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My Dying Bride Guitarist Andrew Craighan Discusses "Feel The Misery" And The Band's Legacy

Last month, British doom metal legends My Dying Bride released their twelfth studio album, "Feel The Misery," (reviewed here) and this year also sees the band celebrating their twenty fifth year as a band. To get a clearer idea of where the band stand on these matters and indeed their state today, guitarist Andrew Craighan was kind enough to sit down and answer some questions.

Diamond Oz: First of all, thank you very much for taking the time to answer these questions. I suppose the bestplace to start would be with your forthcoming new album, “Feel the Misery.” Having witnessed your set at this year’s edition of Graspop Metal Meeting, I have to say the title perfectly sums up a live performance from yourselves. Was this where the record’s name came from?

Andrew Craighan: Not entirely, but I can see why you might say that. Also that particular Graspop show was special, they don’t always go like that. Our shows do have a certain angst attached to them sometimes. But the title comes from a sense of despair that we are all genuinely doomed. Feel The Misery is a sort of tongue in cheek dig at established religions…well the fighting ones anyway. You can’t preach love and peace while using and RPG, for example, but you can deliver misery with it. We avoid overly political lyrics and art, but this is more or less where we stand on this and without giving away all the cover’s secrets is what it basically represents.

Diamond Oz: The title as a mission statement is a very successful one. “A Cold New Curse,” for example, left me with my head in my hands and my hyperactive dog lay down with a forlorn expression throughout the album. Do you feel this is your most miserable album to date?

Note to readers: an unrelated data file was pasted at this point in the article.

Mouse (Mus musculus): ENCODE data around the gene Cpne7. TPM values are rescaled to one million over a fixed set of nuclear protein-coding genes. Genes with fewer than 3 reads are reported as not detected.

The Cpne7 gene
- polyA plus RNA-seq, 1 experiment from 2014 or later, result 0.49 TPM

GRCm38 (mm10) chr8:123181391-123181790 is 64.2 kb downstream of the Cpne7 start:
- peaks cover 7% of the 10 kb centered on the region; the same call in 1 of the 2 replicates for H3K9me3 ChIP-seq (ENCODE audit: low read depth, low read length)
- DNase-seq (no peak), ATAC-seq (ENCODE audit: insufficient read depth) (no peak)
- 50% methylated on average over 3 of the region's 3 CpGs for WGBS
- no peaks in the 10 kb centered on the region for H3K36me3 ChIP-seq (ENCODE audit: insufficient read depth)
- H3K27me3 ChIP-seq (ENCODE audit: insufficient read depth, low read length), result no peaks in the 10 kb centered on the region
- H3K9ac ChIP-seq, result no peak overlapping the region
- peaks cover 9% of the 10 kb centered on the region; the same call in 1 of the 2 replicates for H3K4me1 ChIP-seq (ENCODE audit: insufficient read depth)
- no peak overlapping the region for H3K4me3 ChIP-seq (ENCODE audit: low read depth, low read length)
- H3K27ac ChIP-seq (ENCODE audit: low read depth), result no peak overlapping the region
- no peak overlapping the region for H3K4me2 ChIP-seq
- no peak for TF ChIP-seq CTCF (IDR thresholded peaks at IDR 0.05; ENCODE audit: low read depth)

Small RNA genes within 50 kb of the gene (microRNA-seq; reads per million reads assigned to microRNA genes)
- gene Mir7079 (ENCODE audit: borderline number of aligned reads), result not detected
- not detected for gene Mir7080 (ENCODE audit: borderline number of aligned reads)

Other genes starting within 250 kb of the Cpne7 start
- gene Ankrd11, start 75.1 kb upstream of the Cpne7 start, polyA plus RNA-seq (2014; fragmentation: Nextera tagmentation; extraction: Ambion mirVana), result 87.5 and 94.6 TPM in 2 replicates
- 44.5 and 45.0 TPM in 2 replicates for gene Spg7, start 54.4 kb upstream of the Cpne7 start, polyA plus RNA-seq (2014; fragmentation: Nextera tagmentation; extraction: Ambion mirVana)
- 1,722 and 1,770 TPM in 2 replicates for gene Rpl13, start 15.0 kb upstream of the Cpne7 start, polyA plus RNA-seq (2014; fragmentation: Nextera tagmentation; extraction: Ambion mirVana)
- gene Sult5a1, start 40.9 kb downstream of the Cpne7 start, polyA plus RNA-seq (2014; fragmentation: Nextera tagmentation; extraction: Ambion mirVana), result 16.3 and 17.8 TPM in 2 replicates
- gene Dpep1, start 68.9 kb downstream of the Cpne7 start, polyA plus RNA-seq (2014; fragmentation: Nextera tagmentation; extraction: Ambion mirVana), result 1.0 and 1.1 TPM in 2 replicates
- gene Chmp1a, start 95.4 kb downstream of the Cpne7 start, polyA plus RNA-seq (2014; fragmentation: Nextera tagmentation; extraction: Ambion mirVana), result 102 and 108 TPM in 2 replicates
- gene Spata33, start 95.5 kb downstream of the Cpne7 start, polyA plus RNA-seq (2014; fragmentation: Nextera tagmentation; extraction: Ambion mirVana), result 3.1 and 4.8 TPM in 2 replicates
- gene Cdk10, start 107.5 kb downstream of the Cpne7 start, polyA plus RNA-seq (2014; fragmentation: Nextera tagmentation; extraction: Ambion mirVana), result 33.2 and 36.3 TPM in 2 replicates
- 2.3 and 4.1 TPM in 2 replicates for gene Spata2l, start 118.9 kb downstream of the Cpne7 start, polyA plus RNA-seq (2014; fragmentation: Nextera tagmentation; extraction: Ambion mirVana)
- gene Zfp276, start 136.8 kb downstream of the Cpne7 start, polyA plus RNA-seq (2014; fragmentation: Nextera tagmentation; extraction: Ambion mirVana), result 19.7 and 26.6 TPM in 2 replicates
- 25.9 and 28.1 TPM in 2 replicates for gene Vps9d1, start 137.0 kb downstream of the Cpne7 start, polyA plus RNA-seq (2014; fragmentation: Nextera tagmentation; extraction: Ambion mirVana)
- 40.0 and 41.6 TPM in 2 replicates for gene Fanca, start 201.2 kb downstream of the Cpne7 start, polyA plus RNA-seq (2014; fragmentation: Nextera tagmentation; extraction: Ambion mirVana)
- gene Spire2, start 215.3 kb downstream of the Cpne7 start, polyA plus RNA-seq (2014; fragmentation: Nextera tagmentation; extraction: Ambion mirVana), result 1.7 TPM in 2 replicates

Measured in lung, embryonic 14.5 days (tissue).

Andrew Craighan: No, I think “A Map Of All Our Failures” was that. This is by no means a sunshine beach party classic, but as for out and out misery paradoxically, no. It has more to offer – stronger more direct songs, more hints of death doom through fog cloaked slithering ambience. It’s a more colourful record even if they are mostly hints of colour that’s actually bleakness.

Diamond Oz :Given your reputation as one of the most depressing bands in metal, what is it about despair, and more aptly misery, that has spurred you on for twenty five years now? Do you feel that the emotion is inseparable from the band?

Andrew Craighan: I have no idea how it came to this to be honest, we just do what we do and it somehow is always doom. I’m not saying I’d change that however, but as for having this type of emotional attachment, it seems pretty much part of our musical repertoire now.

Diamond Oz: As I mentioned, the album marks the band’s twenty fifth anniversary. During this time, you’ve been recognised as one the most crucial aspects in launching the death/doom metal sub-genre, headlined festivals and released twelve (studio) albums now. What to you is the most significant aspect of reaching the quarter of a century mark, and what’s kept My Dying Bride continuing as strong as ever for this long?

Andrew Craighan: I personally enjoy doing this, so I think the most significant part is probably the surprise that we got to 25 years, followed by releasing a good record we all enjoy too. On a more personal note I always wanted to be in and band when I was a kid and got to do that fairly early on. As long as I am able and happy doing it I’ll keep at it. I guess that’s the same for the others two, well the older ones. We would keep doing this on the pay we get if we didn’t like it, and there’s no one to ask for a raise from so we best just shut up and crack on for another 25.

Diamond Oz: During this whole time, you’ve only been with Peaceville Records. What’s the secret to such a fruitful partnership?

Andrew Craighan: So far they have always been the best label for the band, simple as that. They leave us alone to do our thing and do their job for the best part of it without fault. They’re not perfect, but who is? It’s a label for bands to be free to be what they want, we like that ethos.